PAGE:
The Genius Guide to Divine Archetypes
By Thilo Graf
This pdf from Super Genius Games is 18 pages long, 2/3 of a page front cover, 1 page editorial and SRD, leaving 16 1/3 pages of content for the divine archetypes, so let’s check them out!
The first 6 pages are devoted to the concept of archetypes and how the SGG-archetypes interact with the ones from the advanced player’s guide, namely the difference in focus: While SGG archetypes are broad in focus and usually can be taken by many classes, the advanced player’s guide archetypes are narrower and more specialized. The list of archetype packages is also expanded upon to include the new base-classes from the advanced player’s guide. The circumstances under which it might be possible to combine the two in one character are also explained, which is immensely useful in keeping the system uniform. Indeed, I’ve come to look at both takes as 2 branches of the same system that can complement each other quite well. As with the arcane archetypes, there are some which can only be used by casters and some which can only be used by non-casters.
That being said, we are introduced to the archetypes, beginning with the chantry, an rather complex and detailed archetype that represents a kind of divine bard who gets special chantric performances and the ability to counterpray divine magic and convert heathens by virtue of their angelic (or demonic) performances. I LOVE this archetype: Complex, balanced and a representation of a character trope that up until now had been neglected – excellent job! The next take on an archetype is one that has enjoyed better coverage over the years: The exorcist. Unfortunately, I do have some gripe with this one: While the basic mechanic of adding knowledge to increase the exorcism-DC is ok and general enough to allow for wide customizability, the effects are problematic: One ability that can force incorporeal creatures to their corporeal state, shapechangers into their natural form and heap penalties on other creatures makes for a versatile ability that may prove unbalancing in some campaigns that depend on the subterfuge of such creatures. While the DM could fudge the roll, I usually discourage such a behaviour and subsequently am not too enamoured by this archetype. Perhaps that’s just me, but to me an exorcist is a quintessential example for a PrC, not an archetype.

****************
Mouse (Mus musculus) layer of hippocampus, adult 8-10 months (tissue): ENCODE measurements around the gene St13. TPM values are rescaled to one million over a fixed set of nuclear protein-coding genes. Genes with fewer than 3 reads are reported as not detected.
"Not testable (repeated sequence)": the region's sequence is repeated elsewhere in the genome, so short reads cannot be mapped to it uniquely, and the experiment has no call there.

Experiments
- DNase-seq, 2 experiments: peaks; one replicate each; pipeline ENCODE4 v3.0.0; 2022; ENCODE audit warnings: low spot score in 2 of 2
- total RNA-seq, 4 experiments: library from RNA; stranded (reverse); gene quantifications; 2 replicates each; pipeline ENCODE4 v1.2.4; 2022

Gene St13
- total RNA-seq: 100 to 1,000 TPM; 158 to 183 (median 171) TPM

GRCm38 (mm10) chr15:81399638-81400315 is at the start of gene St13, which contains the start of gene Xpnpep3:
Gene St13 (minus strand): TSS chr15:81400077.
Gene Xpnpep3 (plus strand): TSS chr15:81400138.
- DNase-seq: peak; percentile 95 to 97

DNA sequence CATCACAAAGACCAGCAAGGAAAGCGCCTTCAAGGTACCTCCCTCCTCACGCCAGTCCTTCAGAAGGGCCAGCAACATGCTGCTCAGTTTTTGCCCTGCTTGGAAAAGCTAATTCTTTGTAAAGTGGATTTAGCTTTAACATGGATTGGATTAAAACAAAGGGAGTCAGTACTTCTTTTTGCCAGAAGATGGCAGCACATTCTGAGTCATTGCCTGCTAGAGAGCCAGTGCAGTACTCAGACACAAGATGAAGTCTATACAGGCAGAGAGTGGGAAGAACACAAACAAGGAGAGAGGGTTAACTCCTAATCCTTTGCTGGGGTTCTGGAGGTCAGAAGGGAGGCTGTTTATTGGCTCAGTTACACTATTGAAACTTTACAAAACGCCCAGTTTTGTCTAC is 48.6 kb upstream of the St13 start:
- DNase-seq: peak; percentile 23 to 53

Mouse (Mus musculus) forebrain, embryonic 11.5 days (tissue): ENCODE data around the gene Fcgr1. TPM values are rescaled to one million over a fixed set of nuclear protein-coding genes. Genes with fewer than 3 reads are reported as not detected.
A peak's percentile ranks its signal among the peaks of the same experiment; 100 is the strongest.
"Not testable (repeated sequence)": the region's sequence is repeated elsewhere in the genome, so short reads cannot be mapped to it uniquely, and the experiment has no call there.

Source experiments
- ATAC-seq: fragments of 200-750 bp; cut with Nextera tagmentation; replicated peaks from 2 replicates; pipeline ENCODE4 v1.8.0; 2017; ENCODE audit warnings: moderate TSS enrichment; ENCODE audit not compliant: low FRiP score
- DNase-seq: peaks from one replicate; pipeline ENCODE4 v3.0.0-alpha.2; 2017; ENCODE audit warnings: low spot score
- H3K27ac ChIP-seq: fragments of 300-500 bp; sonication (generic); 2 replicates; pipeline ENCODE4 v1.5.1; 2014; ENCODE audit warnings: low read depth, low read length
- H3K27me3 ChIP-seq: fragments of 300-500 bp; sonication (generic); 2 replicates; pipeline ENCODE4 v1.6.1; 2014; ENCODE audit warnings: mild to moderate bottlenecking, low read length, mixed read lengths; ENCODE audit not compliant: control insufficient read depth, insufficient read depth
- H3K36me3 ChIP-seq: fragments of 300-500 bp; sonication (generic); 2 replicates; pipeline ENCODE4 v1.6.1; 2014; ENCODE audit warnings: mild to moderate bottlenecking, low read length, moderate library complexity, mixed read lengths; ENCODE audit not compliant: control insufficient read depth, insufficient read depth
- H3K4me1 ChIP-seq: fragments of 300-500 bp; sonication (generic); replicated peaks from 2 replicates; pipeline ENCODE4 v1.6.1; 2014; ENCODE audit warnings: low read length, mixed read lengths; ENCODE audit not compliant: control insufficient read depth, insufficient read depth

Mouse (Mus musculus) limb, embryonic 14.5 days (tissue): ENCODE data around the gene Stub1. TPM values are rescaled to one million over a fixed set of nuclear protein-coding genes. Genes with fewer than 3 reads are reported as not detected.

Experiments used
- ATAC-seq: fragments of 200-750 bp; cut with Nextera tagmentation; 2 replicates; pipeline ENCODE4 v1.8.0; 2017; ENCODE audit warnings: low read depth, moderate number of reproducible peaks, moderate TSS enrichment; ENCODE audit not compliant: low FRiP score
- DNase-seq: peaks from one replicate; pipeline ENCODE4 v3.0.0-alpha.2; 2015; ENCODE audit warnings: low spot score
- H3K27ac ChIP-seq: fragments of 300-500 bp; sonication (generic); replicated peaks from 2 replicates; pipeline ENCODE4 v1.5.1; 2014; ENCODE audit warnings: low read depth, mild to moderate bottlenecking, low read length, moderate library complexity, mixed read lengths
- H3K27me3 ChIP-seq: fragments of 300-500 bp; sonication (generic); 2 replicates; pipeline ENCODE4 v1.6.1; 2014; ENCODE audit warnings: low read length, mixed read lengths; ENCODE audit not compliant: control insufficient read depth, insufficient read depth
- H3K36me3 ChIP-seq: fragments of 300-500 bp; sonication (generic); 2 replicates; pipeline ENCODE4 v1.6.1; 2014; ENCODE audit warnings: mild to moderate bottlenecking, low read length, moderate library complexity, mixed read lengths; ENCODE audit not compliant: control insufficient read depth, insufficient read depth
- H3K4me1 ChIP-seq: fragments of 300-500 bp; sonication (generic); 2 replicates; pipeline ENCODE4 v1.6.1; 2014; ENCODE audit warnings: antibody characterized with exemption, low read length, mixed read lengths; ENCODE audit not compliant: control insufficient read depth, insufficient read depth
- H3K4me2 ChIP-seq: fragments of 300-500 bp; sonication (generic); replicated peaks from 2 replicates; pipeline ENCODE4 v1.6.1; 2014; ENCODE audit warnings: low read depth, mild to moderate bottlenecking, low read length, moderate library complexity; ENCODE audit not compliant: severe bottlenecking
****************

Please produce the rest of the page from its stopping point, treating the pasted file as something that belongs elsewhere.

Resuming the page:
Heretics on the other hand make for quite interesting and cool characters, as the archetype offers the heretic a certain degree of obscurity as well as limited access to witch’s hexes. Simple, elegant, cool – I approve! The same holds true for the spontaneous-casting Gnostic, who can select a domain and add its domain spells to his list, even if they are not usually accessible to his deity. He may also gain an epiphany once per day, casting a spell he usually does not know. The best of archetypes make you immediately come up with both character concepts and or adventure hooks and this is one of them – excellent job, once again.
Next up on the list is the martyr, who can draw strength and supernatural effect for her allies from her own suffering by granting them one or more of her 9 benedictions. You don’t have to be a rocket scientist to realize both the roleplaying potential and the possibility for abuse of such powers, but the wording is concise and tightly-written to prevent the latter and enhance the former. Even better, a side-box elaborates on the concept of evil martyrs and delivers some nice ideas for them.
The Wise is another cup of coffee that, while not that cool, fills a definite niche in a given community by providing the rules-background for the wise man/woman who has picked up a selection of quasi-magical cures sans being able to conjure up the wrath of deities like other divine caster can. This is a boon for GMs who no longer have to explain why the (quite capable) healer of the town can help patch together injured PCs, but fails to put an end to hostile threat xyz that necessitates the PCs intervention.
The final archetype is the evangelical witness who seeks to spread her faith while trying to find problematic areas/people and even gains limited access to the inquisitor spell-list.
The pdf closes with a summary of archetype packages of SGG-base-classes.
Editing and formatting are top-notch, I didn’t notice any glitches. Layout adheres to the clear horizontal 3 column-standard and the mostly b/w-artworks range from good to slightly above average. Unfortunately, the pdf has no bookmarks but at this length that’s no reason to detract a star. I did not expect to like the archetype-book, to be honest, and only bought it out of a completionist’s neurosis and oh boy, am I glad that I did! Surprisingly, this pdf blew its arcane equivalent right out of the water, providing not only more content, but much more detailed archetypes. More importantly, though, is the fact that in arcane archetypes one (the pact scion) archetype made me rejoice – in this instalment, I loved 4! Even the subpar and rather bland exorcist can’t really tarnish the quality of the other material presented and the additional coverage of the APG is a boon to everyone who seeks to combine the two approaches to archetypes. My final verdict will thus be 5 stars – well done!
The Genius Guide to Divine Archetypes is available from: